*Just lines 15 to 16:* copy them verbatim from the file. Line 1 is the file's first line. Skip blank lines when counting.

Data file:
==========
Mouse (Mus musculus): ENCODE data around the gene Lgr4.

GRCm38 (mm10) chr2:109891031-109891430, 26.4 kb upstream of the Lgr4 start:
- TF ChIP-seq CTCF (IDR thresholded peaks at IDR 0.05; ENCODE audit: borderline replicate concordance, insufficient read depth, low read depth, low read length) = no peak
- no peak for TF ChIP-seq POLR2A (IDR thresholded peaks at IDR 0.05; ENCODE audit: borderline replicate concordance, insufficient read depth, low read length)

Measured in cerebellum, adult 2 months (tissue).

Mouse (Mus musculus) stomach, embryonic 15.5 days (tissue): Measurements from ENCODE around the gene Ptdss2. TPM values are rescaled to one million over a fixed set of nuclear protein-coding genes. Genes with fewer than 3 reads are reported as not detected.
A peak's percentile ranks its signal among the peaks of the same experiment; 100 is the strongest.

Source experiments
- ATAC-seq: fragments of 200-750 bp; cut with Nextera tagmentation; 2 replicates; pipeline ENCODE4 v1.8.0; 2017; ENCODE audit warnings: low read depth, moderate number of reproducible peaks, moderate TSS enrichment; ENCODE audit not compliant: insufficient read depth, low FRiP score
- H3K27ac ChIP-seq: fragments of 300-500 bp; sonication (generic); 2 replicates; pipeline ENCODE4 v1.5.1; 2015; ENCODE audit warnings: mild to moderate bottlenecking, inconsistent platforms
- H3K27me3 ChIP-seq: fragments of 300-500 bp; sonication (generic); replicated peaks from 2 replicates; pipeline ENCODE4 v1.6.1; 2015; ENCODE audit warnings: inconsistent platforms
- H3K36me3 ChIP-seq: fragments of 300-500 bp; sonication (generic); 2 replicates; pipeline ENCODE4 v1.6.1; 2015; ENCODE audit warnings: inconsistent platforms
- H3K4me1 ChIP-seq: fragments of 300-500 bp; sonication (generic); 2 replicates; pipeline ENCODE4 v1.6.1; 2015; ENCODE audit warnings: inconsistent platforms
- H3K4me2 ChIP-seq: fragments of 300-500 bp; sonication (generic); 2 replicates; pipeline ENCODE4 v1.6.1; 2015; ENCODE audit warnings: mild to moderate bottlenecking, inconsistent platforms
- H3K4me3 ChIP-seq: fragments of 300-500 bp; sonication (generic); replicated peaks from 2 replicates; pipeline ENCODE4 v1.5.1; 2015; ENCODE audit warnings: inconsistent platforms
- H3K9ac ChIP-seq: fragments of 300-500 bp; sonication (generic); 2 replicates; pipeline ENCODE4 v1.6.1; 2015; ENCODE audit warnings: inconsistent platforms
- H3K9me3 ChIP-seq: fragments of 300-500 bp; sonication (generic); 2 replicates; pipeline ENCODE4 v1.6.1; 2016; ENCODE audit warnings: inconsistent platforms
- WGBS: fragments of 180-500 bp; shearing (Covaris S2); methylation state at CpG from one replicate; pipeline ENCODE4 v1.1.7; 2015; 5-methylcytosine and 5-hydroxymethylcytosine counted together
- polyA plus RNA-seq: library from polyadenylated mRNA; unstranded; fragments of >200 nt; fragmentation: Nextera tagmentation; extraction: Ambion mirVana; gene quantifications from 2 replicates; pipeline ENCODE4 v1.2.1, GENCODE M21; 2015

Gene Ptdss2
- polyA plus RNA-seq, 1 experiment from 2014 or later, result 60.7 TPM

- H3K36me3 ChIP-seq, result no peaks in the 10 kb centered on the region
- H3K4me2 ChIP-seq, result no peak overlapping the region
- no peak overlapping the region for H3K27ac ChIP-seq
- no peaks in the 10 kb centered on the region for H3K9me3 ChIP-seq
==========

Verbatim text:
- H3K4me3 ChIP-seq: fragments of 300-500 bp; sonication (generic); replicated peaks from 2 replicates; pipeline ENCODE4 v1.5.1; 2015; ENCODE audit warnings: inconsistent platforms
- H3K9ac ChIP-seq: fragments of 300-500 bp; sonication (generic); 2 replicates; pipeline ENCODE4 v1.6.1; 2015; ENCODE audit warnings: inconsistent platforms